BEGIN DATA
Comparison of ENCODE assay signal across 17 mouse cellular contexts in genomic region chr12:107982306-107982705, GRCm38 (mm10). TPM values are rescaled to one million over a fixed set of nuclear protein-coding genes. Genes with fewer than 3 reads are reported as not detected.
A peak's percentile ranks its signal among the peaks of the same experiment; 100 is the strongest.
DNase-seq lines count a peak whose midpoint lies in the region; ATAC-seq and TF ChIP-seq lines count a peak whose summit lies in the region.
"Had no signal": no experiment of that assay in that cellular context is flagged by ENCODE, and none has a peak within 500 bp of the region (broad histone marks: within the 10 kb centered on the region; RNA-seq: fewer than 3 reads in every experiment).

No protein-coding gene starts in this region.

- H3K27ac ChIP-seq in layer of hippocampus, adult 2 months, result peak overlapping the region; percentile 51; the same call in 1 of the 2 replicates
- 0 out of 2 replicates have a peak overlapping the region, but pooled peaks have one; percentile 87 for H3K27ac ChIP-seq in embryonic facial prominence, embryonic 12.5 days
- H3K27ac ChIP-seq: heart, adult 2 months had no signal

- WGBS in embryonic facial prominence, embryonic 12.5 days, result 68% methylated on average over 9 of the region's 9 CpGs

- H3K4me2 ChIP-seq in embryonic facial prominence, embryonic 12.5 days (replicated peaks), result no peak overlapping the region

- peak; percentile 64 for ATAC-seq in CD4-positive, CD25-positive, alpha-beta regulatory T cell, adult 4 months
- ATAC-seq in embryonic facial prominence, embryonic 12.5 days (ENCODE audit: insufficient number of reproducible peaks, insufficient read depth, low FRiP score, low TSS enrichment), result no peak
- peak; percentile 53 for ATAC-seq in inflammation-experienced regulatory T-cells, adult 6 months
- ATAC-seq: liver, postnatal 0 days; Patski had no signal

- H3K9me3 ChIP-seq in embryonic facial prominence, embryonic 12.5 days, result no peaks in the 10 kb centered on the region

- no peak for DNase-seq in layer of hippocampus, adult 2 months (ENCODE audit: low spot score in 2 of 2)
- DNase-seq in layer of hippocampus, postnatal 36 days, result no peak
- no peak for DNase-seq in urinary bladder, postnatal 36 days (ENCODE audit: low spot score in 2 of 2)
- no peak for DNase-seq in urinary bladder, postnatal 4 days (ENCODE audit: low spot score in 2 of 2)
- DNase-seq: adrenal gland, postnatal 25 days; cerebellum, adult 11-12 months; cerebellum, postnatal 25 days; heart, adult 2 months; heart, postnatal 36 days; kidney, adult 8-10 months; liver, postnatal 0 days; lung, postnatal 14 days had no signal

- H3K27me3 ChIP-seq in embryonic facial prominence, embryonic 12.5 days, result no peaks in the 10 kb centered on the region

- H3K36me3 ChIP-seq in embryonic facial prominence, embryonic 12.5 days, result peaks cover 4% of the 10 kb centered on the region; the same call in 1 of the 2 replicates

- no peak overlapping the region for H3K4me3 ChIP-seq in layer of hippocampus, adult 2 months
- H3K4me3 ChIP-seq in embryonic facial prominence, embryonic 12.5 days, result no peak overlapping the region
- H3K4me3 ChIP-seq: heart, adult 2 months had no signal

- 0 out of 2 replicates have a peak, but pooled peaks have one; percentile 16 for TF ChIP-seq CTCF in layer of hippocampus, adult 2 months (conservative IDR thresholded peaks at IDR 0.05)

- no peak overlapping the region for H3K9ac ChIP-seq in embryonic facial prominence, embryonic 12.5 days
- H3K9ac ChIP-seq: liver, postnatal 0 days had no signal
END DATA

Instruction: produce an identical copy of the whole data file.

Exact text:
Comparison of ENCODE assay signal across 17 mouse cellular contexts in genomic region chr12:107982306-107982705, GRCm38 (mm10). TPM values are rescaled to one million over a fixed set of nuclear protein-coding genes. Genes with fewer than 3 reads are reported as not detected.
A peak's percentile ranks its signal among the peaks of the same experiment; 100 is the strongest.
DNase-seq lines count a peak whose midpoint lies in the region; ATAC-seq and TF ChIP-seq lines count a peak whose summit lies in the region.
"Had no signal": no experiment of that assay in that cellular context is flagged by ENCODE, and none has a peak within 500 bp of the region (broad histone marks: within the 10 kb centered on the region; RNA-seq: fewer than 3 reads in every experiment).

No protein-coding gene starts in this region.

- H3K27ac ChIP-seq in layer of hippocampus, adult 2 months, result peak overlapping the region; percentile 51; the same call in 1 of the 2 replicates
- 0 out of 2 replicates have a peak overlapping the region, but pooled peaks have one; percentile 87 for H3K27ac ChIP-seq in embryonic facial prominence, embryonic 12.5 days
- H3K27ac ChIP-seq: heart, adult 2 months had no signal

- WGBS in embryonic facial prominence, embryonic 12.5 days, result 68% methylated on average over 9 of the region's 9 CpGs

- H3K4me2 ChIP-seq in embryonic facial prominence, embryonic 12.5 days (replicated peaks), result no peak overlapping the region

- peak; percentile 64 for ATAC-seq in CD4-positive, CD25-positive, alpha-beta regulatory T cell, adult 4 months
- ATAC-seq in embryonic facial prominence, embryonic 12.5 days (ENCODE audit: insufficient number of reproducible peaks, insufficient read depth, low FRiP score, low TSS enrichment), result no peak
- peak; percentile 53 for ATAC-seq in inflammation-experienced regulatory T-cells, adult 6 months
- ATAC-seq: liver, postnatal 0 days; Patski had no signal

- H3K9me3 ChIP-seq in embryonic facial prominence, embryonic 12.5 days, result no peaks in the 10 kb centered on the region

- no peak for DNase-seq in layer of hippocampus, adult 2 months (ENCODE audit: low spot score in 2 of 2)
- DNase-seq in layer of hippocampus, postnatal 36 days, result no peak
- no peak for DNase-seq in urinary bladder, postnatal 36 days (ENCODE audit: low spot score in 2 of 2)
- no peak for DNase-seq in urinary bladder, postnatal 4 days (ENCODE audit: low spot score in 2 of 2)
- DNase-seq: adrenal gland, postnatal 25 days; cerebellum, adult 11-12 months; cerebellum, postnatal 25 days; heart, adult 2 months; heart, postnatal 36 days; kidney, adult 8-10 months; liver, postnatal 0 days; lung, postnatal 14 days had no signal

- H3K27me3 ChIP-seq in embryonic facial prominence, embryonic 12.5 days, result no peaks in the 10 kb centered on the region

- H3K36me3 ChIP-seq in embryonic facial prominence, embryonic 12.5 days, result peaks cover 4% of the 10 kb centered on the region; the same call in 1 of the 2 replicates

- no peak overlapping the region for H3K4me3 ChIP-seq in layer of hippocampus, adult 2 months
- H3K4me3 ChIP-seq in embryonic facial prominence, embryonic 12.5 days, result no peak overlapping the region
- H3K4me3 ChIP-seq: heart, adult 2 months had no signal

- 0 out of 2 replicates have a peak, but pooled peaks have one; percentile 16 for TF ChIP-seq CTCF in layer of hippocampus, adult 2 months (conservative IDR thresholded peaks at IDR 0.05)

- no peak overlapping the region for H3K9ac ChIP-seq in embryonic facial prominence, embryonic 12.5 days
- H3K9ac ChIP-seq: liver, postnatal 0 days had no signal